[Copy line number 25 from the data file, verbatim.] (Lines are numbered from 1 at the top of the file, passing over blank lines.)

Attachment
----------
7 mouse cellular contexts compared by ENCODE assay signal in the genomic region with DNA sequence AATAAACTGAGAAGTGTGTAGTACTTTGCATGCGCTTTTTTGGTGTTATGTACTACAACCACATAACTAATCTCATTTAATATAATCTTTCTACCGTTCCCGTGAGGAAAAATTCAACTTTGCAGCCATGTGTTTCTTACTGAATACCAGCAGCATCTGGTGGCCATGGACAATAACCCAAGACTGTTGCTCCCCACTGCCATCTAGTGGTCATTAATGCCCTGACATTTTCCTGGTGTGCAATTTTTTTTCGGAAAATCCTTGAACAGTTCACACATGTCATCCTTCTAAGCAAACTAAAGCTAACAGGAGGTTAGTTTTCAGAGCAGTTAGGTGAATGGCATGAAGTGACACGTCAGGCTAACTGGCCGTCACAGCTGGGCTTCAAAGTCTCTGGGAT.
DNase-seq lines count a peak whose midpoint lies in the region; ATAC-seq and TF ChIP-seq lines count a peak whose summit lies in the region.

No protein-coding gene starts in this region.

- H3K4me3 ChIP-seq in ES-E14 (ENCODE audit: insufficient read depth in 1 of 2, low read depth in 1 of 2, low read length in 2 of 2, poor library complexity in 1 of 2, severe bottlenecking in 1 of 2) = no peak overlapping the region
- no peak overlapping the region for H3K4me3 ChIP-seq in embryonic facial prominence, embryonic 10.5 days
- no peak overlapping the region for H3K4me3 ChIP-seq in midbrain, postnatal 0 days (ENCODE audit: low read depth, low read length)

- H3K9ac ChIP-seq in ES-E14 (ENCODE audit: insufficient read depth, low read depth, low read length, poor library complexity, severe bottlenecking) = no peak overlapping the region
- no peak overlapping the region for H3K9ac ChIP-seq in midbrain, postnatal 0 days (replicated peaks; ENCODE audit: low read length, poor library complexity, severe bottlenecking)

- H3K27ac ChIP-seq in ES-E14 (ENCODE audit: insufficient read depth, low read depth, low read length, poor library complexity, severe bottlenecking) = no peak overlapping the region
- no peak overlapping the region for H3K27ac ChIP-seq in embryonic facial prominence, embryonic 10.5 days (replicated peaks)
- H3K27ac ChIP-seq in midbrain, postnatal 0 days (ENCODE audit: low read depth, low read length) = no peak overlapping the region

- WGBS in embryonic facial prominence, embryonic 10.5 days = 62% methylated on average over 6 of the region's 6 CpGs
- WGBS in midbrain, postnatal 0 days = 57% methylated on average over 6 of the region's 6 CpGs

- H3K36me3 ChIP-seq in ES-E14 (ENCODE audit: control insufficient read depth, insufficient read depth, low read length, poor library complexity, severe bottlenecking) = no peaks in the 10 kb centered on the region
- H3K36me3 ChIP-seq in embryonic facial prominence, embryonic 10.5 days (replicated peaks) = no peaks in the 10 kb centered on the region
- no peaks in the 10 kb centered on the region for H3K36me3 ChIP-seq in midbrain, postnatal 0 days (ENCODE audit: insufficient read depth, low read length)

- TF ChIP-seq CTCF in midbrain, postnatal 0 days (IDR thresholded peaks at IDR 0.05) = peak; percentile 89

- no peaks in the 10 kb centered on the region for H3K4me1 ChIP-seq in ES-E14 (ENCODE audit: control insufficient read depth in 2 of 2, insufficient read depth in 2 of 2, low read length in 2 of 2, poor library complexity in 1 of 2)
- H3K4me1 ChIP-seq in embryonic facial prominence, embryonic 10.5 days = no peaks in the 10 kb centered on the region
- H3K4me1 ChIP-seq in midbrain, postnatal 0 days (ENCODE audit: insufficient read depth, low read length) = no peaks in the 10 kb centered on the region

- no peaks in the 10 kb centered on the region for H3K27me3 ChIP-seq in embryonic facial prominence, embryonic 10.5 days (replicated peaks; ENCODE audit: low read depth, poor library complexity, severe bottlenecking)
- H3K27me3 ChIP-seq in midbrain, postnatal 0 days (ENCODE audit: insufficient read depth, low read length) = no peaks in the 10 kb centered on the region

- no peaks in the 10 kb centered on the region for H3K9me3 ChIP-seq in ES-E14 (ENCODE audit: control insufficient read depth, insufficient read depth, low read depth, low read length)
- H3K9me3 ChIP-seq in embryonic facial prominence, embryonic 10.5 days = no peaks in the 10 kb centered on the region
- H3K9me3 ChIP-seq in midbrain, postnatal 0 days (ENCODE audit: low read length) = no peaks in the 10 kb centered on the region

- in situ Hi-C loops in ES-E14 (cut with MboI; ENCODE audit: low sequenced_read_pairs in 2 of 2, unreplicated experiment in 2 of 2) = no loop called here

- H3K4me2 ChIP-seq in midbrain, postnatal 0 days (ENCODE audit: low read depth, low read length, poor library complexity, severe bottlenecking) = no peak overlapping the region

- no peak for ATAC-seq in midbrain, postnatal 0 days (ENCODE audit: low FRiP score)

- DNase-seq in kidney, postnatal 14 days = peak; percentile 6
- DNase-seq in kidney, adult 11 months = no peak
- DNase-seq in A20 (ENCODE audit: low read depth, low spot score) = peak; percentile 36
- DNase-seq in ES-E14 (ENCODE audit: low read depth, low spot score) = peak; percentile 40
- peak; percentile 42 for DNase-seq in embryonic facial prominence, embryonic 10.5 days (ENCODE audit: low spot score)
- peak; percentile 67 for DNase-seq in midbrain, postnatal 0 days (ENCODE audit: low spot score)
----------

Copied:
- H3K9me3 ChIP-seq in midbrain, postnatal 0 days (ENCODE audit: low read length) = no peaks in the 10 kb centered on the region